Posts Tagged ‘banks’
Tags: banks, capitalists, cartoon, debt, Economist, England, Mervyn King, politics, students
Tags: banks, cartoon, debt, environment, fishing, graduation, inequality, students, trickle down, Wall Street
Tags: banks, crisis, dance, flamenco, protest, Spain
Flamenco flash mobs—seemingly spontaneous dance and song performances—have been taking place in banks not just in Seville, but all over Andalusia. They are being staged by Flo6x8 to express anger and frustration at the economic crisis.
“At first there is surprise,” says Pepe El Moody’s (a pseudonym), one of the organisers, describing how people in the banks tend to react to these events. “Older people stand terrified in a corner, and mostly the bank employees are sympathetic, because they are suffering in this [economic] situation.”
Interestingly, the flash mobs are reconnecting flamenco with its origins as an art form of protest and social awareness.
Here we go again. . .
Tags: banks, cartoon, economy, Europe, healthcare, politics, Slovenia
Tags: banks, capitalism, class, economics, finance, history, labor, workers
I can’t say I was aware I was participating in an intellectual fad, the history of capitalism, when I decided to teach Seth Rockman’s Scraping By: Wage Labor, Slavery, and Survival in Early Baltimore this semester.
I chose Rockman’s book for my Commodities: The Making of Market Society course because I needed a good study of the commodification of labor, as an alternative to Bruce Laurie’s classic Artisans into Workers: Labor in Nineteenth-Century America. There’s always the danger of assigning books we haven’t yet read (alongside the excitement, of course, of exploring new material). However, I’ve been pleasantly surprised by Rockman’s attempt to tell “the story of the chronically impoverished, often unfree, and generally unequal Americans whose work made the United States arguably the most wealthy, free, and egalitarian society in the Western world” (3). I’m curious to see how the students react over the next couple of weeks.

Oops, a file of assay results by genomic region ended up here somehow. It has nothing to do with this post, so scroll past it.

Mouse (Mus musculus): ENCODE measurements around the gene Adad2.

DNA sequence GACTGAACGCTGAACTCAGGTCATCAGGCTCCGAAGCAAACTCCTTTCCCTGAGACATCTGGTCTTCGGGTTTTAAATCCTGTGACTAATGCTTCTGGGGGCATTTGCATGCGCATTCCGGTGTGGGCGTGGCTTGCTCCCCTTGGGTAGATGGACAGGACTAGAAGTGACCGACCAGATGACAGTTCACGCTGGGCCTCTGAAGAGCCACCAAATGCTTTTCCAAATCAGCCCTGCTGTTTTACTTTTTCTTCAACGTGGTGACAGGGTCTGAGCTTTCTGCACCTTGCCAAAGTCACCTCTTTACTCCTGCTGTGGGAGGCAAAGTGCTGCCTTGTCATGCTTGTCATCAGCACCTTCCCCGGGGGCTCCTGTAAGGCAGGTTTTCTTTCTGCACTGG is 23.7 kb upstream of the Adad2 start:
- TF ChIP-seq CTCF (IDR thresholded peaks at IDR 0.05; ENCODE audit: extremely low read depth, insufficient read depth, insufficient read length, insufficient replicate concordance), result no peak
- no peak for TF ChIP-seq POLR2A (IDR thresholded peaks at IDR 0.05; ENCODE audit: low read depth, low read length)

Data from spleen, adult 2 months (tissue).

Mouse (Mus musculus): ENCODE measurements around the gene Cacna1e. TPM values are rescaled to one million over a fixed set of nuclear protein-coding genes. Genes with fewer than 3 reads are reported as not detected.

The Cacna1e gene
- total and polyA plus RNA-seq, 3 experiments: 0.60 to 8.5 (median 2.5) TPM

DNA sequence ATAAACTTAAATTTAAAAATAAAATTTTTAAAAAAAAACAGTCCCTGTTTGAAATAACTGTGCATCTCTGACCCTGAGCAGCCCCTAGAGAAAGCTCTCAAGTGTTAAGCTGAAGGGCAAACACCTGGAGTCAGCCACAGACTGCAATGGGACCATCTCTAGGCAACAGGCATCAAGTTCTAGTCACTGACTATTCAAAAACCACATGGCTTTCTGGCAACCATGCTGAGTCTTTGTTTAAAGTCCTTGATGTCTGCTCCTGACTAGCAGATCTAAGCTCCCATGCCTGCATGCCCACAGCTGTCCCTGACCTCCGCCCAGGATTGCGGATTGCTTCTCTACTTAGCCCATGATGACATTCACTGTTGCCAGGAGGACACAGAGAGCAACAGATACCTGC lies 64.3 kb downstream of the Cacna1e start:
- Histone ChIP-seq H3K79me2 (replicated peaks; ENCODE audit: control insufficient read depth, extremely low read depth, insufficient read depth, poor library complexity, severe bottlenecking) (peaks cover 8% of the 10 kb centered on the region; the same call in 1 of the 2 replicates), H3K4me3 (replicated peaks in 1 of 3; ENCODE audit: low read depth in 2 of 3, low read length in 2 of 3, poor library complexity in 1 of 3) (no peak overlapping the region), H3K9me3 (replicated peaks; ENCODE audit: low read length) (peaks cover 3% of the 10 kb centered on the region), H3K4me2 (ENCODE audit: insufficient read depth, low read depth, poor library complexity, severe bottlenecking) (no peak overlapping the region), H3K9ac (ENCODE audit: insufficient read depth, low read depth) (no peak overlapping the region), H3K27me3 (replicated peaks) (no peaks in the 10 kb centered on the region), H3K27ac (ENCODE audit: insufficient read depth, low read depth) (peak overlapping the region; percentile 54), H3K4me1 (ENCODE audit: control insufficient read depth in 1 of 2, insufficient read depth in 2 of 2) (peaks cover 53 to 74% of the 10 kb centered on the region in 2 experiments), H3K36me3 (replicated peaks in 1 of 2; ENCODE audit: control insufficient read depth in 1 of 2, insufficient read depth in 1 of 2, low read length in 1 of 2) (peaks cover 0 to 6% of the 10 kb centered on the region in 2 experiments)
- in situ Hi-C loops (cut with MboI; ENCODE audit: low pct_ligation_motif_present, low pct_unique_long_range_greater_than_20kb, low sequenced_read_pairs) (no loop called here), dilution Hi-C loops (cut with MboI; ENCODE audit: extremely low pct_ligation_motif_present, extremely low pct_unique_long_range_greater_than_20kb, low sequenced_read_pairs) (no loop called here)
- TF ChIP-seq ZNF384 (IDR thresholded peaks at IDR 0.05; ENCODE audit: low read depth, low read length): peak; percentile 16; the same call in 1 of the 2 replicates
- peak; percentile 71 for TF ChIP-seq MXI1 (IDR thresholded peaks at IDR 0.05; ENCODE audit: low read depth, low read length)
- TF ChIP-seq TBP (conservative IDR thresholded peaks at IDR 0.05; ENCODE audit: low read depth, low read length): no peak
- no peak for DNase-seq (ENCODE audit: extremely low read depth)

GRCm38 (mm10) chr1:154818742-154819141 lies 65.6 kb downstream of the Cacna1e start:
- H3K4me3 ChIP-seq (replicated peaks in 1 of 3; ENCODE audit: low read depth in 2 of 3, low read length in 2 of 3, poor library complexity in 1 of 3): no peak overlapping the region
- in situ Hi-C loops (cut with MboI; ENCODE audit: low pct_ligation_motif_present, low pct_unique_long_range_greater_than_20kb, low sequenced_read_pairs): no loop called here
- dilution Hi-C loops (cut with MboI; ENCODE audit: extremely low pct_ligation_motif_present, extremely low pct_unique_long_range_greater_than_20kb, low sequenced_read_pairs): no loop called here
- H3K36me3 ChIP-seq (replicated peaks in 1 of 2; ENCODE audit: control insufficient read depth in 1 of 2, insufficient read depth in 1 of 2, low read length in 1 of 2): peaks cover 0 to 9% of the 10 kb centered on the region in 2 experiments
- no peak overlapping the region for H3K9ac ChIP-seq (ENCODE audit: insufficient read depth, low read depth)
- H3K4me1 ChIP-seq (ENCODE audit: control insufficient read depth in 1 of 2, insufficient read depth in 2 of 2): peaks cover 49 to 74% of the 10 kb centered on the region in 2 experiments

Apparently, Rockman has changed the name of his course from Capitalism, Slavery and the Economy of Early America to simply Capitalism, which next fall will become Brown’s introductory American history survey.
It shouldn’t really surprise us this area has taken off after the crash of 2007-08.
“Earlier, a lot of these topics would’ve been greeted with a yawn,” said Stephen Mihm, an associate professor of history at the University of Georgia and the author of “A Nation of Counterfeiters: Capitalists, Con Men and the Making of the United States.” “But then the crisis hit, and people started asking, ‘Oh my God, what has Wall Street been doing for the last 100 years?’ ”
What’s interesting about Rockman’s and Mihm’s research and teaching and the growth of this entire area of inquiry, not to mention Harvard’s new Program on the Study of U.S. Capitalism, is the fact that they’re located within history and not economics. As I’ve explained before, the mainstream wing of the discipline of economics has mostly eliminated any consideration of economic history (and, with it, of the history of economic thought), and thus has created an intellectual vacuum concerning the history of capitalist development, classes, and institutions. So, historians have stepped in to fill the gap, thereby demonstrating there’s nothing natural or inevitable about the emergence of capitalism.
Markets and financial institutions “were created by people making particular choices at particular historical moments,” said Julia Ott, an assistant professor in the history of capitalism at the New School (the first person, several scholars said, to be hired under such a title).
The real question, of course, is, will this new work contribute to the project of making capitalism history?